EGU24-6747, updated on 08 Mar 2024
EGU General Assembly 2024
© Author(s) 2024. This work is distributed under
the Creative Commons Attribution 4.0 License.

Investigation of carbon sequestration and mercury contamination in the Northeastern US salt marshes and the potential impact of anthropogenic activities

Hejia Zhang1, Mingyu Zhang1, Bibek shrestha1, Shou-En Tsao1, Derrick Vaughn1, Maodian Liu2, and Peter Raymond1
Hejia Zhang et al.
  • 1Yale University, School of the Environment, United States of America (
  • 2Peking University, College of Urban and Environmental Sciences

Wetlands are recognized as critical sinks of carbon among terrestrial ecosystems. The demand for atmospheric carbon mitigation, exacerbated by climate change, underscores the importance of wetland carbon sequestration. Meanwhile, due to the strong affinity of mercury (Hg) with organic matter, Hg in the atmosphere can also be scavenged and buried in wetlands. However, increased anthropogenic activities, such as urbanization, disrupt sediment dynamics in coastal wetlands, affecting their capacity to sequester carbon and Hg. To explore the urbanization impacts, One-meter sediment cores were collected from five salt marshes in Connecticut and Massachusetts, USA. Sediment samples were collected every 2 cm, and then processed through freeze-drying, sieving, acidification, and weighing. Subsequent laboratory analyses include total organic carbon (TOC), stable carbon isotope (δ13C), carbon/nitrogen (C/N) ratio, and mercury (Hg) concentrations throughout the core. The TOC source (terrestrial vs. marine) was determined using an isotopic mixing model with Monte Carlo simulation. The data indicate a temporal decrease in terrestrial TOC and an uptick in marine-derived TOC. Within the terrestrial fraction, local vegetation is the primary contributor. This shift in TOC source, driven by reduced terrestrial contributions, suggests wetland degradation and a potential decline in carbon sequestration due to urbanization. Furthermore, Hg analysis reveals a negative correlation with TOC in disturbed salt marshes, highlighting Hg dilution by marsh-derived organic matter and the effects of anthropogenic point source releases of Hg. Notably, two sites uniquely showed extremely high Hg concentrations and decoupling between Hg and TOC, tracing back to localized Hg releases from industrial activities in Danbury, Connecticut, during the 19th century. This study demonstrates the temporal shifts in sources of TOC, a decline in carbon sequestration, and historical Hg contamination across Northeast US salt marshes, underscoring anthropogenic impacts on these ecosystems. Future work will incorporate Lead-210 and radiocarbon dating of sediment cores to better understand the temporal variation of carbon sequestration.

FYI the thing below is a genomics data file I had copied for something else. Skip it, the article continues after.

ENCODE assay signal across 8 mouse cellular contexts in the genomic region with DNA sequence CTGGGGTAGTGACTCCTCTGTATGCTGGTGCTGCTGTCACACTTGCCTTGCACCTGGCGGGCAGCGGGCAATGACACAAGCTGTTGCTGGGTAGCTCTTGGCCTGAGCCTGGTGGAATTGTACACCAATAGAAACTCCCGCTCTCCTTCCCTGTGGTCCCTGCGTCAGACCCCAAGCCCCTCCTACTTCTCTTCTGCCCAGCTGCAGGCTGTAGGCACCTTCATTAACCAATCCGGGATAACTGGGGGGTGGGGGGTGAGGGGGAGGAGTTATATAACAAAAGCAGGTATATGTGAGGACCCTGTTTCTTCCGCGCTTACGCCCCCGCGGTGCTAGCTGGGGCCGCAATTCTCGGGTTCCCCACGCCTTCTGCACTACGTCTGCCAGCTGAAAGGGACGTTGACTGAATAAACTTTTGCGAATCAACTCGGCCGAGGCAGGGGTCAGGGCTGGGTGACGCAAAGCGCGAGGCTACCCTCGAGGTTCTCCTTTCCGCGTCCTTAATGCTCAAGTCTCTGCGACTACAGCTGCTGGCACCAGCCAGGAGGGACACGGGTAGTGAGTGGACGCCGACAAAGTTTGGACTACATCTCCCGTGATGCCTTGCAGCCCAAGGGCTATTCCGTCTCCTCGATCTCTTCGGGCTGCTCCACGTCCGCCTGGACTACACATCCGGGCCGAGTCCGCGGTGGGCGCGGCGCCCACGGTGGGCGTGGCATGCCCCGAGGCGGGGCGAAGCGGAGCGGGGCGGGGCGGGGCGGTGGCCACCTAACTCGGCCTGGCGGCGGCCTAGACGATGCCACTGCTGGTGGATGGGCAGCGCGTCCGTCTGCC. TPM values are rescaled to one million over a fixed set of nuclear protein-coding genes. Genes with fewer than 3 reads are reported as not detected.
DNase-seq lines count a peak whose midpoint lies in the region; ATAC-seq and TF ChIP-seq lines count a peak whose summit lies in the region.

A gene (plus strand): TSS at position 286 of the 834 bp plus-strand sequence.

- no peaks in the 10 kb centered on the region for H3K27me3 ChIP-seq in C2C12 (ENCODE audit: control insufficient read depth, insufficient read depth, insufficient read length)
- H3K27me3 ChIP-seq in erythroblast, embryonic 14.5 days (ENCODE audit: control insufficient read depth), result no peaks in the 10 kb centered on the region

How to cite: Zhang, H., Zhang, M., shrestha, B., Tsao, S.-E., Vaughn, D., Liu, M., and Raymond, P.: Investigation of carbon sequestration and mercury contamination in the Northeastern US salt marshes and the potential impact of anthropogenic activities, EGU General Assembly 2024, Vienna, Austria, 14–19 Apr 2024, EGU24-6747,, 2024.